That´s how it sounded at London´s Waterloo tube station. But we should not ‘mind the output gap’ in economic parlance. Back in the early 1960s, Arthur Okun introduced the concept to argue that welfare could be increased if we just closed the gap, and kept it closed most of the time. And that to do it fiscal policy was the best instrument with monetary policy relegated to a supporting role, basically seeing to it that interest rates didn´t rise.
But inflation soon became a problem and then we had the “gap models” of inflation. According to those models, a reduction in inflation required increasing the gap, in other words making resources, labor in particular, temporarily ‘redundant’ so that inflation could be siphoned from the system.
Taylor-type rules followed to instruct how a central bank should proceed in order to stabilize the economy i.e. keep inflation low and stable and output close to potential. If, for some reason, a large negative gap should develop, interest rates could be reduced because ‘slack’ would keep inflation at bay. If ‘slack’ persisted we should see inflation fall (and even become deflation), indicating monetary policy was not doing its job.
The corollary is that if we think there is a large output gap but inflation does not become disinflation or deflation, the conclusion must be that our ‘view’ of the gap is illusory, i.e. the gap is much smaller than we think. The implication is that we´re in a “new normal” and that trying to go back to the “old normal” is self-defeating i.e. inflationary!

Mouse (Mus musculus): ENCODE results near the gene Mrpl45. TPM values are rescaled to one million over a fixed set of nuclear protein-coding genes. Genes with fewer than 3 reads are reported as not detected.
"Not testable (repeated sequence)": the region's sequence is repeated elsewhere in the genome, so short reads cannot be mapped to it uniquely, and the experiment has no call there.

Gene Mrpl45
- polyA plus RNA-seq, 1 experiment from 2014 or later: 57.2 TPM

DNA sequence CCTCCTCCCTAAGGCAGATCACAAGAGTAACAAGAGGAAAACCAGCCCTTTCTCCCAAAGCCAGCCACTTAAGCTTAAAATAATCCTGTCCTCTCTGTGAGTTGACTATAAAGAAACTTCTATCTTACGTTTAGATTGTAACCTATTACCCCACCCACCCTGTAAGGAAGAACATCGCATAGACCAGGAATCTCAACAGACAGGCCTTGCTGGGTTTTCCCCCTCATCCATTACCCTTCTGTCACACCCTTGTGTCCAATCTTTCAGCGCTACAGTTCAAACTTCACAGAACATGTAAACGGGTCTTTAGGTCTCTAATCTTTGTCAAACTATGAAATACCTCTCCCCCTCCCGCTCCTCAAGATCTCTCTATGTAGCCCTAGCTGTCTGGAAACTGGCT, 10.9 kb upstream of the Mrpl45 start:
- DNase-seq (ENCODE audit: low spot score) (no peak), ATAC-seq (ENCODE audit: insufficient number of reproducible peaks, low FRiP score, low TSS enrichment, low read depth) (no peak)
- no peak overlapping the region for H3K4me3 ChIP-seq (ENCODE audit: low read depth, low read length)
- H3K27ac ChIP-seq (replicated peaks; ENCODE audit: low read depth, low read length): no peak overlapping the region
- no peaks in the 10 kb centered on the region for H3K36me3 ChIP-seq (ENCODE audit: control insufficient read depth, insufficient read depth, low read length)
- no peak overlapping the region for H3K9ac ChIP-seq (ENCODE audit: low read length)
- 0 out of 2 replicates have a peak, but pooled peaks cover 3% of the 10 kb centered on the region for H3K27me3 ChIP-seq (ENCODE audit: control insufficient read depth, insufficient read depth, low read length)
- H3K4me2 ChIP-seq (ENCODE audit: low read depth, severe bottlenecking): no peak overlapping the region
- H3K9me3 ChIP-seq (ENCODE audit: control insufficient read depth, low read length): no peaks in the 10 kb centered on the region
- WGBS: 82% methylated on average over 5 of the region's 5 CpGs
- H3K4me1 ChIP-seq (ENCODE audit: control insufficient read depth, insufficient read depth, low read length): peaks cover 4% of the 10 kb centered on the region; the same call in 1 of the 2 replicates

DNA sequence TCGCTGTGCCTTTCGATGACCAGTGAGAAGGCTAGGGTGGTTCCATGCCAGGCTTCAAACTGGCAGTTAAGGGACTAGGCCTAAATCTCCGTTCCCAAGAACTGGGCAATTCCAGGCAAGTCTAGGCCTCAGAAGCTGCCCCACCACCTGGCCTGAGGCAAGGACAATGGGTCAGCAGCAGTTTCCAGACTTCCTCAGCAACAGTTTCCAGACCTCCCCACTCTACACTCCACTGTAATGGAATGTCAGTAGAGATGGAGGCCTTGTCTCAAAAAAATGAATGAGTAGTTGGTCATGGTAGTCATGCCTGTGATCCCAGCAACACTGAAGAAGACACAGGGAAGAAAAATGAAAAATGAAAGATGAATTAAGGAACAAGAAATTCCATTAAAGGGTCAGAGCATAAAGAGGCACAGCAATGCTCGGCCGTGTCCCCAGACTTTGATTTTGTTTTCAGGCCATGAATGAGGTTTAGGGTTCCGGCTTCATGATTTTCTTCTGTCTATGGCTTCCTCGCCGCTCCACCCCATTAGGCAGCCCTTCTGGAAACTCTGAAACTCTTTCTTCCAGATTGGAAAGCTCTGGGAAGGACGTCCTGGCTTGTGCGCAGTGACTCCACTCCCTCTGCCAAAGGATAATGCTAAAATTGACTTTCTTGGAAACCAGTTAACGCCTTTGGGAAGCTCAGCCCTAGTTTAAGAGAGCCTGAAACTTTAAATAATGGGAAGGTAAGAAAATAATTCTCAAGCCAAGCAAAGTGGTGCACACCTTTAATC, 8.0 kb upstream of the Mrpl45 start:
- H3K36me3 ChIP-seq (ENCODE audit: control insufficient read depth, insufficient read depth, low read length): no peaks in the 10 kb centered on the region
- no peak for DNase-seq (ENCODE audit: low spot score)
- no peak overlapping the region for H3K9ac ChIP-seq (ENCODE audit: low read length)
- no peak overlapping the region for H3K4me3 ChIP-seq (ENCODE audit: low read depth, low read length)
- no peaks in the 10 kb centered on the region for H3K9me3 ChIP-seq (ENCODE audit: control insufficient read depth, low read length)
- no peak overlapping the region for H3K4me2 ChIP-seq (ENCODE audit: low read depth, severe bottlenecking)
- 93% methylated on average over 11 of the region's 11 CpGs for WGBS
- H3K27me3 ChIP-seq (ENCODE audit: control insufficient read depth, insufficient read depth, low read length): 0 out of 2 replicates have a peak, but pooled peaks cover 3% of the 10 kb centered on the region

The best, I think, is to forget about real output gaps and instead concentrate on nominal spending shortfalls (not ‘gap’ mind you). If one can leave ‘inflation’ out of the discussion that would also be a plus.
Krugman, Ryan Avent and David Beckworth discussed the large gap-no disinflation puzzle. I think David Beckworth put it best, partly because he was the last to do a post on the topic and partly because he provides ample illustration.
Below is a table that compares the output gaps and inflation rates that occurred after the troughs of 1933 and 2009. Again, we see that inflation rates were not that different.
The only big difference between the periods is the output gaps. The mid-1930s output gap was far larger than the current one and yet that period had a similarly-sized rate of inflation. For me, then, the interesting question is why has inflation during the last two largest U.S. economic crises been similar? Why were they both gravitating around 2%? Ryan Avent has an answer that I suspect is true to some extent for both periods:
[T]he Fed’s observed success in averting deflation should lead one to ask whether its control over inflation expectations suddenly evaporates once those expectations hit 2%. My view is that it does not—why should it, after all?—and that the main constraint on a faster economic recovery is the Fed’s reluctance to push inflation over 2%.
And his punch line:
This makes a lot of sense for the 1930s too since it is well documented the Fed was concerned about inflation getting too high during this time. There were a few years of higher-than-normal inflation, but the average inflation rate was kept in line by the Fed. Even at the expense of creating a recession in 1937-1938. History repeats itself.
Yes, the Fed can make inflation be whatever it wants it to be, independent of the ‘size of the output gap’!
If that´s true, the Fed can also make another nominal variable, the nominal spending level, be whatever it wants it to be. In the present and in any, even if less drastic situation, it is surely a much better ‘target’ for monetary policy.